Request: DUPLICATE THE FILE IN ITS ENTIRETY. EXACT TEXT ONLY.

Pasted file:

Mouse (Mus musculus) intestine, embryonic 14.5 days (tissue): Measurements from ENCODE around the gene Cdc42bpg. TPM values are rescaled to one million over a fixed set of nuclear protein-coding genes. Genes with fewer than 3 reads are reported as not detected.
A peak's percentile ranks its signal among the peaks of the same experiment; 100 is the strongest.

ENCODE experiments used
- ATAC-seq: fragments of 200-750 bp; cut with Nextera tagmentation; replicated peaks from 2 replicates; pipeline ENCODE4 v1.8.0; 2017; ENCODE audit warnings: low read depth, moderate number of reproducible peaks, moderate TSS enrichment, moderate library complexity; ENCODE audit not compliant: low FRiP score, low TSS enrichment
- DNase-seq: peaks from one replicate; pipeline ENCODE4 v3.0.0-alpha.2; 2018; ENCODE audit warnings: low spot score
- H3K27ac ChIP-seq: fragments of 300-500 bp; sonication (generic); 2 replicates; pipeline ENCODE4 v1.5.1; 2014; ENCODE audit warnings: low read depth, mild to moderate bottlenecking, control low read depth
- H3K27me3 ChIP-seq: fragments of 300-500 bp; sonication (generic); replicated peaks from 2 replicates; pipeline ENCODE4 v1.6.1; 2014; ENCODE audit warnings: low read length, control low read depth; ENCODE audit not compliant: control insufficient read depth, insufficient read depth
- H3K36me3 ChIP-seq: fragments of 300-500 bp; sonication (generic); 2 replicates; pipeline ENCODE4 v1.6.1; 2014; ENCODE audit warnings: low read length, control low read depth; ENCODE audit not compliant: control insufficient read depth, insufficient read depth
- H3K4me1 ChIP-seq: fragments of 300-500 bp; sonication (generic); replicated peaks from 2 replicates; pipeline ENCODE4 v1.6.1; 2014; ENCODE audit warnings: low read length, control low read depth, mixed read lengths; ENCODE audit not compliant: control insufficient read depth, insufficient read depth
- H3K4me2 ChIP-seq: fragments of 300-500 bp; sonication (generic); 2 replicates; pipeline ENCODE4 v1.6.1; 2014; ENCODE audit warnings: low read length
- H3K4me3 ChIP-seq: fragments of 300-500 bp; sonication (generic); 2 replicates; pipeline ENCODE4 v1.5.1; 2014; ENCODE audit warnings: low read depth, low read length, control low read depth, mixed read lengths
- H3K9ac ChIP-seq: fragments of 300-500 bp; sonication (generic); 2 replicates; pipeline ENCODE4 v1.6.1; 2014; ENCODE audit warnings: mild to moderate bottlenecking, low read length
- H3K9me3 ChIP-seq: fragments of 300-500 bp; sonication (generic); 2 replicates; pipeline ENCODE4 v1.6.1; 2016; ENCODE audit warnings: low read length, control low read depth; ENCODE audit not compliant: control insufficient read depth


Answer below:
Mouse (Mus musculus) intestine, embryonic 14.5 days (tissue): Measurements from ENCODE around the gene Cdc42bpg. TPM values are rescaled to one million over a fixed set of nuclear protein-coding genes. Genes with fewer than 3 reads are reported as not detected.
A peak's percentile ranks its signal among the peaks of the same experiment; 100 is the strongest.

ENCODE experiments used
- ATAC-seq: fragments of 200-750 bp; cut with Nextera tagmentation; replicated peaks from 2 replicates; pipeline ENCODE4 v1.8.0; 2017; ENCODE audit warnings: low read depth, moderate number of reproducible peaks, moderate TSS enrichment, moderate library complexity; ENCODE audit not compliant: low FRiP score, low TSS enrichment
- DNase-seq: peaks from one replicate; pipeline ENCODE4 v3.0.0-alpha.2; 2018; ENCODE audit warnings: low spot score
- H3K27ac ChIP-seq: fragments of 300-500 bp; sonication (generic); 2 replicates; pipeline ENCODE4 v1.5.1; 2014; ENCODE audit warnings: low read depth, mild to moderate bottlenecking, control low read depth
- H3K27me3 ChIP-seq: fragments of 300-500 bp; sonication (generic); replicated peaks from 2 replicates; pipeline ENCODE4 v1.6.1; 2014; ENCODE audit warnings: low read length, control low read depth; ENCODE audit not compliant: control insufficient read depth, insufficient read depth
- H3K36me3 ChIP-seq: fragments of 300-500 bp; sonication (generic); 2 replicates; pipeline ENCODE4 v1.6.1; 2014; ENCODE audit warnings: low read length, control low read depth; ENCODE audit not compliant: control insufficient read depth, insufficient read depth
- H3K4me1 ChIP-seq: fragments of 300-500 bp; sonication (generic); replicated peaks from 2 replicates; pipeline ENCODE4 v1.6.1; 2014; ENCODE audit warnings: low read length, control low read depth, mixed read lengths; ENCODE audit not compliant: control insufficient read depth, insufficient read depth
- H3K4me2 ChIP-seq: fragments of 300-500 bp; sonication (generic); 2 replicates; pipeline ENCODE4 v1.6.1; 2014; ENCODE audit warnings: low read length
- H3K4me3 ChIP-seq: fragments of 300-500 bp; sonication (generic); 2 replicates; pipeline ENCODE4 v1.5.1; 2014; ENCODE audit warnings: low read depth, low read length, control low read depth, mixed read lengths
- H3K9ac ChIP-seq: fragments of 300-500 bp; sonication (generic); 2 replicates; pipeline ENCODE4 v1.6.1; 2014; ENCODE audit warnings: mild to moderate bottlenecking, low read length
- H3K9me3 ChIP-seq: fragments of 300-500 bp; sonication (generic); 2 replicates; pipeline ENCODE4 v1.6.1; 2016; ENCODE audit warnings: low read length, control low read depth; ENCODE audit not compliant: control insufficient read depth